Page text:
Dry Skin- Symptoms, Causes, & Treatment

Dry Skin

Your skin seems rough because it lacks sufficient moisture when you have dry skin. It is a typical problem. Xeroderma is the medical word for dry skin. Using moisturizers, you may cure dry skin at home. Furthermore, if you have persistently dry skin or if it keeps coming back, see a dermatologist.

Dry Skin

Scaling, itching, and cracking are unpleasant symptoms of dry skin. It may happen for several causes. Your skin may be naturally dry. You could occasionally experience this condition, even if you typically have oily skin. Any aspect of your body might be impacted. Also, it usually affects the legs, arms, and hands.

Often, all you need to cure it is over-the-counter moisturizers and a change in lifestyle. You need to get in touch with your physician if those remedies are not effective. Dry hands might also result from using hand sanitizer and frequent hand washing. Using a moisturizer following each hand wash might be beneficial.


Among the most typical signs are:

  • Rough or tight skin
  • Peeling or flaking skin
  • Itchiness
  • Skin cracks that occasionally bleed
  • Skin scales

Causes of Dry Skin

Dry skin results from a deficiency of moisture in the skin’s underlying layers. Among the things that might lead to this issue are:


The oil glands in your skin that produce moisture dry up with age. Your skin thins as a result of this, drying up your skin’s fat and collagen (elasticity). Also, this is a normal aspect of aging in your body.


Your skin’s level of moisture can be impacted by the temperature of your surroundings. Dry skin is a result of low-humidity environments, such as those that resemble deserts or are cold and windy. Moreover, it may happen at any time of year, although it usually gets worse in the winter.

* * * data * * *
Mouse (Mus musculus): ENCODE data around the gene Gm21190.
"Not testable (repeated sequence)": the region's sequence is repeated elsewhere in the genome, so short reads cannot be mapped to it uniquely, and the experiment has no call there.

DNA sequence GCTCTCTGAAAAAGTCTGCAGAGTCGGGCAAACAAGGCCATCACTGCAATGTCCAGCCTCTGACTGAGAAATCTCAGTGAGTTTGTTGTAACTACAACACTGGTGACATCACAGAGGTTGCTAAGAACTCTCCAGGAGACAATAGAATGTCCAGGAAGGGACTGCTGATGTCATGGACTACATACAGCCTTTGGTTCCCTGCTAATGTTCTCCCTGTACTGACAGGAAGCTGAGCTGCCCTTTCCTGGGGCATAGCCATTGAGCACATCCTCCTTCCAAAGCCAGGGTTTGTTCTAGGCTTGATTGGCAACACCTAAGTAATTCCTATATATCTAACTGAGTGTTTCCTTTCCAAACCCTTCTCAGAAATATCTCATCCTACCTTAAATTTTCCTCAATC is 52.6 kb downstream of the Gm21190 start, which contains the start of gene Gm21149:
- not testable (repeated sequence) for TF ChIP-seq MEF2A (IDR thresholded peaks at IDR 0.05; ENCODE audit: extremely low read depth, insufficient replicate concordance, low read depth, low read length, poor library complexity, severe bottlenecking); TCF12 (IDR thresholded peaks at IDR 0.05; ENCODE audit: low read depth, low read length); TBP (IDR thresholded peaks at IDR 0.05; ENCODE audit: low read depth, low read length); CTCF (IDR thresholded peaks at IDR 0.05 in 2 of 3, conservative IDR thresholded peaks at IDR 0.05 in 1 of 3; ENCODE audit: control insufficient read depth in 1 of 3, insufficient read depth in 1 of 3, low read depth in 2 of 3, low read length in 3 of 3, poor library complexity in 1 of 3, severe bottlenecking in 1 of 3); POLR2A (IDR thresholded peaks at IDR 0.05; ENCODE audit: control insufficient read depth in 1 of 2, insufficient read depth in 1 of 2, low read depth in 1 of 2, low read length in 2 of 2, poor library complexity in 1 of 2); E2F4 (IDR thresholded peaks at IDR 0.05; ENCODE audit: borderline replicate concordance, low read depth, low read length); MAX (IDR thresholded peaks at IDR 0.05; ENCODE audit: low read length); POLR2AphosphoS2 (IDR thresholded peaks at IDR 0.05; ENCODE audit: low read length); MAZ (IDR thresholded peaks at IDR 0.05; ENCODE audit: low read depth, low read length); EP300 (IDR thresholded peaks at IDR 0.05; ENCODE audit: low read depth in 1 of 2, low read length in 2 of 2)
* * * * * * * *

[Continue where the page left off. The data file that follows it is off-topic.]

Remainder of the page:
Genetics and Health Issues

If you have a medical condition that produces dry skin as a symptom or if you are born with genes that make you more vulnerable to it, you may be more likely to acquire dry skin. It can result from a number of illnesses, including eczema, diabetes, renal disease, and allergies.


Dry skin can result from certain occupations, particularly if you work outside, with chemicals, or wash your hands a lot. Those in the medical field, hairdressing, and farming are among the occupations where this type of skin issue is more common.


Rehydrating or restoring moisture in the skin is the main goal of treatment for dry skin. Some possible treatments include:

Applying Moisturizers

For the majority of dry skin types, moisturizers are the first line of therapy. They act to restore your natural skin barrier and smooth and soften dry skin in order to avoid cracking.

Moisturizing products are available as ointments, creams, lotions, and oils. Also, they include hyaluronic acid, which makes your skin more hydrated, and emollients, which calm and moisturize your skin.

Using Prescription Drugs

Your doctor may recommend a topical steroid to treat very dry, itchy, or cracking skin. Topical steroids work by reducing skin inflammation, which is what causes rashes and itching. Additionally, oral or injectable medicine may be suitable in severe situations.

The Bottom Line

If you sometimes have dry skin, you can probably avoid and cure it using over-the-counter moisturizers and minor lifestyle adjustments. Moreover, schedule a visit with your physician if you start experiencing very dry skin. Skin irritation may worsen if untreated. Thus, getting therapy early will make you more comfortable sooner. Additionally, it will lessen your chance of problems including skin infections and open wounds from scratches.